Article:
Accommodative monetary policy and stringent prudential rules don’t on their own cause a balance-sheet recession, but they widen the adverse distributional impact during a period of slow economic growth. Conversely, reversal of accommodative policies and tough rules won’t reverse a balance-sheet recession on their own – fiscal and trade policies must also play vital roles. However, because U.S. financial policy exacerbates already deep disparities in income distribution, it perpetuates a balance-sheet recession, slows recovery, and makes a bad economic situation worse, sowing the seeds for more fervent economic nationalism and populism.
It is well established that credit availability stokes economic growth. Importantly, the GFC proved an important corollary to this rule – credit availability stokes growth, but this growth proves dangerously procyclical if not accompanied by appropriate underwriting and securitization practices. Therefore, credit availability is critical not only to ensure lending but also to promote and regulate lending so that the majority of borrowers repay their loans. As discussed below, it’s important to consider not only gross credit-origination data but also what type of credit is being originated for whom and at what cost.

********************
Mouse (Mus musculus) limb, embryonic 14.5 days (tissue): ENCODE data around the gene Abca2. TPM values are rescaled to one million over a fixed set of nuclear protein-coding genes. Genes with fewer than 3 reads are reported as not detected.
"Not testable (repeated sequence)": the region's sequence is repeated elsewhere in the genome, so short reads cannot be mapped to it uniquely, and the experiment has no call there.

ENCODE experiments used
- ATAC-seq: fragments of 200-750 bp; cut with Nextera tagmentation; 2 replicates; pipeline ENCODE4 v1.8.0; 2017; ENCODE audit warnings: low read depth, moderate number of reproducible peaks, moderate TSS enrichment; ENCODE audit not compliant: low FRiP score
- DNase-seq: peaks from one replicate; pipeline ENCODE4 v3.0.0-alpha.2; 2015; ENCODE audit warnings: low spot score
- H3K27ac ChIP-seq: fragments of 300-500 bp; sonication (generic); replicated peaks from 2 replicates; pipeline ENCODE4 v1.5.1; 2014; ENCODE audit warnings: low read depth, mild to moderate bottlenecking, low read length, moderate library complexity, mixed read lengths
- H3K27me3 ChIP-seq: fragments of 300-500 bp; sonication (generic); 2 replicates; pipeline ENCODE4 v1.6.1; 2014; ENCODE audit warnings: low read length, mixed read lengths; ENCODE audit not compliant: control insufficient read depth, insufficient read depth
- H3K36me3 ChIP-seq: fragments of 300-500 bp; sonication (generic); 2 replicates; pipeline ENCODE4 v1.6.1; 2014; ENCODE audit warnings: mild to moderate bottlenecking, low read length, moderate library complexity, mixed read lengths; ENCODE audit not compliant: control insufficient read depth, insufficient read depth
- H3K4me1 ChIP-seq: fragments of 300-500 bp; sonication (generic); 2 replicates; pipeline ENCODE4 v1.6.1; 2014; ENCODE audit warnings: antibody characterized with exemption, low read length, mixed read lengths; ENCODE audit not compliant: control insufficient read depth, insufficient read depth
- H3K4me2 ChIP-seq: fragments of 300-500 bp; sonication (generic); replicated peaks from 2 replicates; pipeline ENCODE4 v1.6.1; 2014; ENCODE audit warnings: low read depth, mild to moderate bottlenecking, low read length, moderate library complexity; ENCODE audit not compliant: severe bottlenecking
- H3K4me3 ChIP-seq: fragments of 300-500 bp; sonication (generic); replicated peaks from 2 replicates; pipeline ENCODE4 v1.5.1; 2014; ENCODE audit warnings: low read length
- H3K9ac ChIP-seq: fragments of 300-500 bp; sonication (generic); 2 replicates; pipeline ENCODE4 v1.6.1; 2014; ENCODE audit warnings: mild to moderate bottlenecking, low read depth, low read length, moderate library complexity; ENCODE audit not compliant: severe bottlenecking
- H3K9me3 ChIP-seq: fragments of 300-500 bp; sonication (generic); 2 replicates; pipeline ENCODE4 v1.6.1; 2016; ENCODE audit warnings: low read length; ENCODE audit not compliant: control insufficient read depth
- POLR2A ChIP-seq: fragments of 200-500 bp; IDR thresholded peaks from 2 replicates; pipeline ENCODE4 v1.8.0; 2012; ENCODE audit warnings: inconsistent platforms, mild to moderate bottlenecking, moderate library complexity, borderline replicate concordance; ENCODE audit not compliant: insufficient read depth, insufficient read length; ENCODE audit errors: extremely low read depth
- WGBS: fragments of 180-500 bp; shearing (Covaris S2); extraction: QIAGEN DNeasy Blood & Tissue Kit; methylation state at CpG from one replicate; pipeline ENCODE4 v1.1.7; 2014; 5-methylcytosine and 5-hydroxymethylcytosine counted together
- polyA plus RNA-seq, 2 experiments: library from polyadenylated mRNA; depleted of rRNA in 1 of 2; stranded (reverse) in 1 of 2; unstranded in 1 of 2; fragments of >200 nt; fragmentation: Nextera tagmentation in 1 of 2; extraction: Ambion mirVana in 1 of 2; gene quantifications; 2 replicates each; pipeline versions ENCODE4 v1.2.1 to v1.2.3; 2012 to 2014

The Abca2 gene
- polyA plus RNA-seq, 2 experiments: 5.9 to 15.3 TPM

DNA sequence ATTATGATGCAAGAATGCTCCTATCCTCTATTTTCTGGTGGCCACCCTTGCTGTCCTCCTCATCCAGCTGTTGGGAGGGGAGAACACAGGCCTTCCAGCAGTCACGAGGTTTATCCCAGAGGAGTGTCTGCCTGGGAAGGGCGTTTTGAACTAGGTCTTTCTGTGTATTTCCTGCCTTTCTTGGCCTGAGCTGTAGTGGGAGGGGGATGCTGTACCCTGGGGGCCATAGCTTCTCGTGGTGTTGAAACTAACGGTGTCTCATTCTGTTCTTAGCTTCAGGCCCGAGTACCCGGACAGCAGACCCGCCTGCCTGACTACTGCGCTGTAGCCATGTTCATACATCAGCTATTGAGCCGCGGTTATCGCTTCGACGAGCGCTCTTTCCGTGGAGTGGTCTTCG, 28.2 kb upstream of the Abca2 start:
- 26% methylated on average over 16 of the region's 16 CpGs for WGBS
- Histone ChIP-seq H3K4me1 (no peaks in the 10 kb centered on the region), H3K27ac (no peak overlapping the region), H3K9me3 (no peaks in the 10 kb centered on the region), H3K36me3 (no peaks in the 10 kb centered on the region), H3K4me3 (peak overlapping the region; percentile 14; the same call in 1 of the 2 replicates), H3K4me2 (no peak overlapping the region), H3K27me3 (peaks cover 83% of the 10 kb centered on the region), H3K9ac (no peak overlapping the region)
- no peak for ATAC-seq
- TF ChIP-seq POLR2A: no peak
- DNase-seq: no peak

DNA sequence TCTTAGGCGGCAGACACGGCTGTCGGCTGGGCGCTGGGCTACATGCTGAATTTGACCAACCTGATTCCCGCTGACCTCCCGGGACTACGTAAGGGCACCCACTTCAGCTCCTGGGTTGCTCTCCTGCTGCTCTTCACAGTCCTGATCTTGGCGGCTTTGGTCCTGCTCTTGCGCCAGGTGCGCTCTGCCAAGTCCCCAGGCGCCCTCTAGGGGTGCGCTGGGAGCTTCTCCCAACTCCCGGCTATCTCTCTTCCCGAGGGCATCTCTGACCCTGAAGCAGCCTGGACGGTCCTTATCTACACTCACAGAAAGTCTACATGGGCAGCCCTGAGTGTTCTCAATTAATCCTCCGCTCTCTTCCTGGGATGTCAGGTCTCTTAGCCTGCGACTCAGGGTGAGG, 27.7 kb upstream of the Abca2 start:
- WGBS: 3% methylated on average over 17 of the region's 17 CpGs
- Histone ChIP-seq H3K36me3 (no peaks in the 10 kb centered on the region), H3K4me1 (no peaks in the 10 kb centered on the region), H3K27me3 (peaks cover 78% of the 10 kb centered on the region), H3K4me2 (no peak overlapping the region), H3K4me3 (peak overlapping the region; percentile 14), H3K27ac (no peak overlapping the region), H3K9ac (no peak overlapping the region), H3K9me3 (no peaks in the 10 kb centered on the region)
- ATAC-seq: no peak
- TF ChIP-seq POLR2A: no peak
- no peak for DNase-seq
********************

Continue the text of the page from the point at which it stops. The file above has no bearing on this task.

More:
If borrowers can’t take out sustainable loans and/or lenders can’t make those loans that generate sustainable economic activity, then a balance-sheet recession occurs because both savers and lenders that went bust at the depth of a crisis can’t resume their usual place in growth-generating financial intermediation. Instead, balance-sheet repair is the rational choice: household and corporate borrowers become savers and lenders become investors as they rebuild capital. During periods slow growth, balance-sheet recessions are potentially severe because of the time it takes both borrowers and lenders to rebuild their capacity to resume their critical place in the financial-intermediation chain that converts savings into funding, first into near-term consumption and then into the longer-term investment that increases employment.